To the editor:
As alumni of the University of Illinois, we feel compelled to respond to David Hodgkins' letter of March 7 regarding the forced retirement of Chief Illiniwek.
After graduating from KU in 1984, we attended the U of I, becoming fans of Illinois football and basketball and attending many games. At each home game, a white male student with paint smeared on his face came out onto the field or court in Native American regalia and performed a dance originally choreographed by another white male in 1926. The combination of the costume, paint, gestures and dance moves were clearly based on stereotypes of Native Americans prevalent when the tradition began.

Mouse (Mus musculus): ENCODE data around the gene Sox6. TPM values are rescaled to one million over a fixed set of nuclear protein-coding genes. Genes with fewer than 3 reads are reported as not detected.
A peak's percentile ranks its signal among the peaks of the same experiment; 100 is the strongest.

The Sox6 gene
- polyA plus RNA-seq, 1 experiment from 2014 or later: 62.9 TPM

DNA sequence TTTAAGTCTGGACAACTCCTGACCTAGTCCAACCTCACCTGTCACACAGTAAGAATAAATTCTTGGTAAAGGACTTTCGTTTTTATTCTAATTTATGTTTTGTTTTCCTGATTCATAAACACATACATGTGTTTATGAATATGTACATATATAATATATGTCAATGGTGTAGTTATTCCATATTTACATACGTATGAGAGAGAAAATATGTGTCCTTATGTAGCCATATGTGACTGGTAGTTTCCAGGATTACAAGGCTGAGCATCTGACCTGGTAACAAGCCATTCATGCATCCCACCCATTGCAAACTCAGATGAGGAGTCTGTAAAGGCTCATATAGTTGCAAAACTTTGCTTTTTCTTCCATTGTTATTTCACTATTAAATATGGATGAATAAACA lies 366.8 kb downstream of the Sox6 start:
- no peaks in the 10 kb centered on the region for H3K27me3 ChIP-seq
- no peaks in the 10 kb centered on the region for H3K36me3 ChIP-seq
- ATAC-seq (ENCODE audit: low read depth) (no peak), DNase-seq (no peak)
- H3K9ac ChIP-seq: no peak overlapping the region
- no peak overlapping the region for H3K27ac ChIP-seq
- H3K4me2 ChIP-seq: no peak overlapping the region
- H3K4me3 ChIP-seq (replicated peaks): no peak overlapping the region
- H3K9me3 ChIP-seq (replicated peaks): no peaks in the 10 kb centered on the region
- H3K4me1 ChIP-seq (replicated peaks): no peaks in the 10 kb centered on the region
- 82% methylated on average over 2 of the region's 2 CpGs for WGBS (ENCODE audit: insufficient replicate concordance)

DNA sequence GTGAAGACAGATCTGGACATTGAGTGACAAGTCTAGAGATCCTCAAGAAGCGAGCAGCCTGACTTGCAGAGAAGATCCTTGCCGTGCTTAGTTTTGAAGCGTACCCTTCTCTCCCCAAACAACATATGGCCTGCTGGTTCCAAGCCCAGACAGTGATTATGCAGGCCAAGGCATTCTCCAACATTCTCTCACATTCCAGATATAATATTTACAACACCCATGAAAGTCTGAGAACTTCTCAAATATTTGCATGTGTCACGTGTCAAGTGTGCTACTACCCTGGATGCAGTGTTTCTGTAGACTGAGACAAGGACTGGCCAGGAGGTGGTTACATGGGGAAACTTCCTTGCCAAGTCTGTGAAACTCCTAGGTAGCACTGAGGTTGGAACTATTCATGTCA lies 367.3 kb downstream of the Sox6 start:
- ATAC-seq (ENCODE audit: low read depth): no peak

We felt embarrassment and disbelief that an institution with such a fine academic reputation would sanction such a display. Like many other alumni, we have never understood the appeal of the chief and, at a minimum, believe his routine was in poor taste and an insensitive, demeaning display by an institution of higher education.
Mr. Hodgkins, like many well-intentioned and sentimental U of I alumni and students, believes that the chief expresses respect and honor for Native American cultures. However, respect is not subjective. If the object of your respect feels demeaned by your actions, you cannot defend those actions by continuing to express your subjective belief that you are acting with respect. At long last, the board of trustees did the right thing.
Goodbye and good riddance, Chief Illiniwek.
John and Cynthia Dunham, Lawrence